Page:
20 putative modern cases of EL (Dale et al. 2003) Significant increase in recent streptococcus infections in EL vs. control patients 95% had basal ganglia autoantibodies Group A Streptococcal infections may cause latent neurological effects Sydenham’s chorea Pediatric Autoimmune Neuropsychiatric Disorders Associated with Streptococcal Infections (P.A.N.D.A.S) streptococcus

51 Vincent’s (2004) Problems with Dale et al. (2003)
60% normal MRI findings 35% no anti-streptolysin-O elevation No data for disease duration vs. control No data for the cross reactivity of antibody

52 Why EL-Influenza Studies may have false negatives
Hypothesis by Hayase and Tobita (1997): How influenza can cause encephalitis by: Molecular mimicry Cerebrovascular endothelial cell infections Alteration of normal blood-brain barrier

53 The EL and Influenza Relationship
Case of 2 Vietnamese siblings, 4 & 9 year old (deJong et. al. 2005) Probable encephalitis associated with H5N1 bird influenza virus No respiratory symptoms presented Raises the possibility that the avian H1N1 influenza virus of 1918 may also have had unusual manifestations (i.e. EL)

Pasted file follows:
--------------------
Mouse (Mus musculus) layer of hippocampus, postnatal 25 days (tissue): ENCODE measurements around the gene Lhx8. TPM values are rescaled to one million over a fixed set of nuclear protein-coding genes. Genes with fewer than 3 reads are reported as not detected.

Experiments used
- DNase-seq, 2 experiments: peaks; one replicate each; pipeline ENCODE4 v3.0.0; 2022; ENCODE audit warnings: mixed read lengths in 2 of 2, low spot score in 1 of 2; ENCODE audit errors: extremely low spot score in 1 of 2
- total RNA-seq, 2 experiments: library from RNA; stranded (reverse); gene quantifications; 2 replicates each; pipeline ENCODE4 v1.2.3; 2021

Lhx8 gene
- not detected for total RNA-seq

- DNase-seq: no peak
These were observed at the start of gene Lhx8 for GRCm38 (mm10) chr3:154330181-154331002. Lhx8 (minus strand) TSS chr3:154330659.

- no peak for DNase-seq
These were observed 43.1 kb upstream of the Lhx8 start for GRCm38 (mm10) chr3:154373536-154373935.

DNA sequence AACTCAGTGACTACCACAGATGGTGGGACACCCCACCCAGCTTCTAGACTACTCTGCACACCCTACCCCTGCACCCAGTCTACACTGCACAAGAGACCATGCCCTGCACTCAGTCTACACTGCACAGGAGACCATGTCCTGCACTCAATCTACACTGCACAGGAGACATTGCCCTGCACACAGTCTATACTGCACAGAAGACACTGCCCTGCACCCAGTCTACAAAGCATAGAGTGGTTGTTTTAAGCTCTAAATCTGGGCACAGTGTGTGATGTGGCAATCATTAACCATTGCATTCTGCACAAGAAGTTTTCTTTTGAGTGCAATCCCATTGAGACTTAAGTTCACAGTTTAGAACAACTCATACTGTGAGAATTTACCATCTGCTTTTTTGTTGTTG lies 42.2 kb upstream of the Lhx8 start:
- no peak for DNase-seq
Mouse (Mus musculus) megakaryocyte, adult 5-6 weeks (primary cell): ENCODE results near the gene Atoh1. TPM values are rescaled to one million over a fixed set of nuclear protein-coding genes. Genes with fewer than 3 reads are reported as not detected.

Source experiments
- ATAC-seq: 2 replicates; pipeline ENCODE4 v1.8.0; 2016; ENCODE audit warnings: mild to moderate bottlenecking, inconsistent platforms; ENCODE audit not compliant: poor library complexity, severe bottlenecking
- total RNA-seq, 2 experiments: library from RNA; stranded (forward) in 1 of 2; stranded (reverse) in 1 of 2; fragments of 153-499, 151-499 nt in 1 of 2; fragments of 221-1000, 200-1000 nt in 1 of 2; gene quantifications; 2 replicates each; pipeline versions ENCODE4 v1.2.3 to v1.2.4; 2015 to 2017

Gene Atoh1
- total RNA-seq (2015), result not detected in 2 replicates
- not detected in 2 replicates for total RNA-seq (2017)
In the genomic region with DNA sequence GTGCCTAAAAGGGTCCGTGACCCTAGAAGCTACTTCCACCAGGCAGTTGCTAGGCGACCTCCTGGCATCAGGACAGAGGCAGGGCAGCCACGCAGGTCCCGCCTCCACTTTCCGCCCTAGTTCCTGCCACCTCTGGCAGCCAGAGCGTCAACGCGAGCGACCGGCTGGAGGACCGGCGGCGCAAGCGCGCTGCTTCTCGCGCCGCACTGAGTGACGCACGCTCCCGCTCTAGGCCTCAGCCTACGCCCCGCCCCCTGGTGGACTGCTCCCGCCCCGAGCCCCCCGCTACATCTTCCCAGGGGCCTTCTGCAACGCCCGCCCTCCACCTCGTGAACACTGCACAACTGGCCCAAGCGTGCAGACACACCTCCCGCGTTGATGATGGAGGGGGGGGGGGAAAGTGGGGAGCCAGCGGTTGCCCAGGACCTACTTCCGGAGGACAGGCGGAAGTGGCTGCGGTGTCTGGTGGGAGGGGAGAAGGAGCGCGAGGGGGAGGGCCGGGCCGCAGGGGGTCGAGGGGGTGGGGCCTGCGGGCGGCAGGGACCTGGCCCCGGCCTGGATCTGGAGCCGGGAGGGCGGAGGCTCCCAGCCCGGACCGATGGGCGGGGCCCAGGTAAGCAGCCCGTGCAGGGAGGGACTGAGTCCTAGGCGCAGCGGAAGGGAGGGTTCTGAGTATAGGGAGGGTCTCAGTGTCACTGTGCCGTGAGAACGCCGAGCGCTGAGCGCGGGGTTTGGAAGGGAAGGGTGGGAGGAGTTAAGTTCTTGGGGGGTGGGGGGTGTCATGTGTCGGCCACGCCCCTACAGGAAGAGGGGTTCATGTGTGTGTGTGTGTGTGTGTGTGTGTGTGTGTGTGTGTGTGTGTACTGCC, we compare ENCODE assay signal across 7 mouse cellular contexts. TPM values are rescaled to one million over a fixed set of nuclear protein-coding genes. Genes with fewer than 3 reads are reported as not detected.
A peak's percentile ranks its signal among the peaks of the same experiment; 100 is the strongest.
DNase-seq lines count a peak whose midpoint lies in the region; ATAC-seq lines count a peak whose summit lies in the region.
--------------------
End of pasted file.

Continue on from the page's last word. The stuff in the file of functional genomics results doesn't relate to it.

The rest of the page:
54 If EL is Related to Influenza
Waking to a New Flu Threat (Sacks and Vilensky 2005)

55 Conclusions Encephalitis lethargica produces variable symptoms and signs Encephalitis lethargica effects patients long after initial sickness is over in the form of sequelae Understanding how encephalitis lethargica is diagnosed is critical because a new epidemic is possible and sporadic cases still occur Research into encephalitis lethargica causative agent is still needed to better understand this disease

56 Economo wrote in 1929 “One thing is certain: whoever has observed without bias the many forms of encephalitis lethargica… must of necessity have quite considerably altered his outlook on neurological and psychological phenomena…. Encephalitis lethargica can scarcely again be forgotten.”